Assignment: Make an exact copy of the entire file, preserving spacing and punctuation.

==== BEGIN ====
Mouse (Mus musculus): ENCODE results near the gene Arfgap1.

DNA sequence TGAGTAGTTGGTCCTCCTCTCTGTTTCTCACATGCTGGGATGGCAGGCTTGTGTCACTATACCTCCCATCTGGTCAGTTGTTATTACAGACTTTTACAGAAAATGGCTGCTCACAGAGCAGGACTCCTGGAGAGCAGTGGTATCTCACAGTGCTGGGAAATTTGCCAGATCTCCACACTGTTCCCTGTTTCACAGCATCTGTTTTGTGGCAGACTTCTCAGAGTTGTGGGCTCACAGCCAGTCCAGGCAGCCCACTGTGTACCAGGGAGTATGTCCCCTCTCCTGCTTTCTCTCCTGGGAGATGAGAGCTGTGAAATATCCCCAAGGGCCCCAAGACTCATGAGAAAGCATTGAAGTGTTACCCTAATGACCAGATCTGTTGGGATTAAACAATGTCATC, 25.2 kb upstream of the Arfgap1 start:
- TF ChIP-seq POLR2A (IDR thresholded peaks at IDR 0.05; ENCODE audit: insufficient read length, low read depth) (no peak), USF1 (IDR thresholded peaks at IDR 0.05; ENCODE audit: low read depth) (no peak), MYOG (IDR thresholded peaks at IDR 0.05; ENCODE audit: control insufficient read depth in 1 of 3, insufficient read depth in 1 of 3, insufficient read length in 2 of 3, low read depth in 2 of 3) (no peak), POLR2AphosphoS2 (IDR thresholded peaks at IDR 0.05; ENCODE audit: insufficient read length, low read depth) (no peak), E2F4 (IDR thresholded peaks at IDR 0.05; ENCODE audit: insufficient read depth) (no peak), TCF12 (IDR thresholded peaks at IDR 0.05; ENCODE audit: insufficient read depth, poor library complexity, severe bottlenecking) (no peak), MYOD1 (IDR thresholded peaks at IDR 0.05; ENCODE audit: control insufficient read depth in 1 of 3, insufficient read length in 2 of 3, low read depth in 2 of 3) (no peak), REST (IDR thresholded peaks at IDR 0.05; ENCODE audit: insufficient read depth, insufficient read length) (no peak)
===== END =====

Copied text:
Mouse (Mus musculus): ENCODE results near the gene Arfgap1.

DNA sequence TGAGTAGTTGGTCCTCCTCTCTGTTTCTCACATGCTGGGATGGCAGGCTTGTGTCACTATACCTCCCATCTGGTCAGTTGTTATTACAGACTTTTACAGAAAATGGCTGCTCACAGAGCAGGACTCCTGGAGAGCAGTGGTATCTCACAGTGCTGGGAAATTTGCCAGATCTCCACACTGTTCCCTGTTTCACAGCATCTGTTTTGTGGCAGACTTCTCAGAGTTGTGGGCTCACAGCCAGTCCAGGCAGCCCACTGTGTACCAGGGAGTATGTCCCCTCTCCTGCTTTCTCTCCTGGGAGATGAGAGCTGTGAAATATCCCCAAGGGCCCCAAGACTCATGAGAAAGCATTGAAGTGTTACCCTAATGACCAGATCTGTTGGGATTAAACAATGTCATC, 25.2 kb upstream of the Arfgap1 start:
- TF ChIP-seq POLR2A (IDR thresholded peaks at IDR 0.05; ENCODE audit: insufficient read length, low read depth) (no peak), USF1 (IDR thresholded peaks at IDR 0.05; ENCODE audit: low read depth) (no peak), MYOG (IDR thresholded peaks at IDR 0.05; ENCODE audit: control insufficient read depth in 1 of 3, insufficient read depth in 1 of 3, insufficient read length in 2 of 3, low read depth in 2 of 3) (no peak), POLR2AphosphoS2 (IDR thresholded peaks at IDR 0.05; ENCODE audit: insufficient read length, low read depth) (no peak), E2F4 (IDR thresholded peaks at IDR 0.05; ENCODE audit: insufficient read depth) (no peak), TCF12 (IDR thresholded peaks at IDR 0.05; ENCODE audit: insufficient read depth, poor library complexity, severe bottlenecking) (no peak), MYOD1 (IDR thresholded peaks at IDR 0.05; ENCODE audit: control insufficient read depth in 1 of 3, insufficient read length in 2 of 3, low read depth in 2 of 3) (no peak), REST (IDR thresholded peaks at IDR 0.05; ENCODE audit: insufficient read depth, insufficient read length) (no peak)